Two Cowboys: Vladimir & George W

Thy spirit, Independence, let me share;
Lord of the lion heart and eagle eye,
Thy steps I follow with my bosom bare,
Nor heed the storm that howls along the sky.

--Tobias George Smallett, Ode to Independence

It was quite a contrast. And that's not to say that what Russia did was right. It's just interesting for the outsider to contrast George Bush's response to events in Kosovo with his response to events in Georgia. In examining the two responses one is made aware of the fact that Mr. Putin's Russia and Mr. Bush's United States have come far since George first met Vladimir and, exercising his parapsychology skills, looked into Mr. Putin's soul and liked what he saw. What he saw in Mr. Putin's soul was a reflection of his own cowboy mentality.

It was the cowboy mentality that enabled George Bush (who history may remember as Don Quixote's direct descendant) to swagger into Iraq in pursuit of an imagined adversary. Not finding the sought-after enemy, he created one remarkably similar to the one he was chasing. (Don Quixote was less fortunate.) It was George Bush's cowboy mentality that convinced him to place corrals in the form of radar installations inside the Czech Republic and missiles inside Poland, ostensibly to protect Europe from a nuclear strike should Iran succeed in developing nuclear weapons. In the eyes of Vladimir Putin and many foreign policy mavens, the installations were meant to protect Europe from Russia.

Following Russia's invasion of South Ossetia in support of South Ossetia's bid for independence from the former Soviet Republic of Georgia, the cowboy in George Bush told George he should send his head wrangler off to Georgia to let the Russian cowboy know who was boss in that part of the world even though that part of the world is more closely related to the Russian cowboy's sphere of influence than the Texan's.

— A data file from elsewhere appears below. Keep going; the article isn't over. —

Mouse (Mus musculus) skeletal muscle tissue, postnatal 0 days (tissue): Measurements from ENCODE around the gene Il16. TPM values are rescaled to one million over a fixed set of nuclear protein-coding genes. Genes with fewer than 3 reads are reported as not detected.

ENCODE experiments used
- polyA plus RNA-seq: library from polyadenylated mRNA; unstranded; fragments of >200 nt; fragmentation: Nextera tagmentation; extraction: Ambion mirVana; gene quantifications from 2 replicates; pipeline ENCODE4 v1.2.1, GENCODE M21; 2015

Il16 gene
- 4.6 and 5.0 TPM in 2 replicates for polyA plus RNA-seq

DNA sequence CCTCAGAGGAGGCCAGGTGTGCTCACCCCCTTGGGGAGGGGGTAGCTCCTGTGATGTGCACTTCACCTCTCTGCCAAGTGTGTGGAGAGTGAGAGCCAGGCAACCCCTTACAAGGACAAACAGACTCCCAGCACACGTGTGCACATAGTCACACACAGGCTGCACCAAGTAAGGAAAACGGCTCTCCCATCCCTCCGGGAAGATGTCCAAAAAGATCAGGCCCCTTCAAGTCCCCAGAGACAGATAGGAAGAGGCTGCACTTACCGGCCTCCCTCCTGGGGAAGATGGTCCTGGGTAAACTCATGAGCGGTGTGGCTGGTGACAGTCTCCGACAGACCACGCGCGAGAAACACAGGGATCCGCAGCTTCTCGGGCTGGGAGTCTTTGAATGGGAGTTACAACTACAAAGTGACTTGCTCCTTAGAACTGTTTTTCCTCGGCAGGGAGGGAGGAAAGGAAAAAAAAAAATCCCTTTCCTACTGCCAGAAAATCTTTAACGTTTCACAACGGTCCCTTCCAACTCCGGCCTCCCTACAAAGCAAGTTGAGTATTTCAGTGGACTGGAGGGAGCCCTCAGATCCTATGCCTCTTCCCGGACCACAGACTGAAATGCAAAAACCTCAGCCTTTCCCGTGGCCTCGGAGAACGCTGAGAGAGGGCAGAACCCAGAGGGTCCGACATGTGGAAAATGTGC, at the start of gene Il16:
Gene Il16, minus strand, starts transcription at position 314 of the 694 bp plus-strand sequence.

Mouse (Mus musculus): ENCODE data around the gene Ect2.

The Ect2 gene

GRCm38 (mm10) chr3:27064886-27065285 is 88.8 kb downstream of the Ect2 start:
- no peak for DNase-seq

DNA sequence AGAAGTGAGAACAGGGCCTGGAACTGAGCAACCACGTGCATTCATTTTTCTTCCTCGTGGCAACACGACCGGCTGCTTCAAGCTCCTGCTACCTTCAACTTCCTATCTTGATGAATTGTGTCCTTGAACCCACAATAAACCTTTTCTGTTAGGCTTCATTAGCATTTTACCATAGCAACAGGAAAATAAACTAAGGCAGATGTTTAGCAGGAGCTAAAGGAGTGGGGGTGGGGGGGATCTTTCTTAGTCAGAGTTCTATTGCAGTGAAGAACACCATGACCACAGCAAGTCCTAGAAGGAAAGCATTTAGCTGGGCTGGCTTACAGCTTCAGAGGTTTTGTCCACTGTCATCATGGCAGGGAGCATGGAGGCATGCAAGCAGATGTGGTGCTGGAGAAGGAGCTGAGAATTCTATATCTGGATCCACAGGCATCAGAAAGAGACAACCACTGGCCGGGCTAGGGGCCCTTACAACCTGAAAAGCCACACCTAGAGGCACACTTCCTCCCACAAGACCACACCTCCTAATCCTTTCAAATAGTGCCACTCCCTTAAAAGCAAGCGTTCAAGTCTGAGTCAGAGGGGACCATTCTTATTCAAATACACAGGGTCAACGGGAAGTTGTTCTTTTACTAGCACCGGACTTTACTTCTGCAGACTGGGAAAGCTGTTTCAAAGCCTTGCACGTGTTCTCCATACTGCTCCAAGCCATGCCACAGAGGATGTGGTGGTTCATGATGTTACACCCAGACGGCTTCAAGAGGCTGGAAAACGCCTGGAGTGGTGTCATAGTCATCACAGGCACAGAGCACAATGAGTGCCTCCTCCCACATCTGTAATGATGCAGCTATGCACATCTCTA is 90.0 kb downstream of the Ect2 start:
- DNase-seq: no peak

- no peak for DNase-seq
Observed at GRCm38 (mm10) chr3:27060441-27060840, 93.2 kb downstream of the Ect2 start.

During Cowboy Dick's visit to Georgia he not only assured the Georgian people of Mr. Bush's support for Georgia's insistence that the breakaway republics of South Ossetia and Abkhazia remain part of Georgia, but promised the Georgians Cowboy George would continue his support for Georgia's pursuit of NATO membership. Both positions were the equivalent of pushing a thumb into the eyes through which George had first gotten a glimpse into their proprietor's soul since Mr. Putin opposes Georgia's entry into NATO and supports the bids of South Ossetia and Abkhazia for independence from Georgia. What made the pronouncements even more interesting, however was that in opposing independence for the two break-away Republics George and Dick were taking positions diametrically opposed to the position taken by George only slightly more than one year earlier.

In June 2007 George visited Fushe Kruje in Albania before the vote was taken on whether or not Kosovo should be independent of Serbia and become an independent country. There were pictures of a back-slapping George Bush greeting people in Albania and expressing his support for Kosovo's bid for independence from Serbia. According to a report of his visit in the Guardian Mr. Bush announced that he had made up his mind that Kosovo should be independent from Serbia and let it be known that if agreement were not soon reached permitting the U.N. Security Counsel to vote on its bid for statehood, he might encourage Kosovo to declare independence. Following that, said he, George and his people would give it diplomatic recognition. George said: "Independence is the goal. That's what the people of Kosovo need to know. If it is apparent that is not going to happen in a relatively quick period of time, in my judgment, we need to put forward the resolution. Hence, deadline." In a press conference in Tirana, the Albanian capital, Mr. Bush said: "Sooner rather than later you've got to say enough's enough. Kosovo's independent."

Russia and Serbia opposed Kosovo's bid for independence. Among other things Serbia was concerned that if Kosovo were independent Serbia would lose 15% of its territory. It also observed that the independence of Kosovo would create a dangerous precedent for secessionists in other places around the world (like South Ossetia?) although that was not stated. Responding to Mr. Bush's meddlesome statements Mr. Putin said Russia remained firmly opposed to Kosovo's bid for independence. Kosovo declared its independence in May 2008. Now South Ossetia's independence has been recognized by Russia. George has responded by sending warships to unload humanitarian aid to those affected by the conflict. Watching the two cowboys one can only hope that George will leave the scene before he is able to sponsor a shootout at the OK Corral.

None of the foregoing is to suggest that Vladimir is a nice man. But then, as we all know, neither is George.

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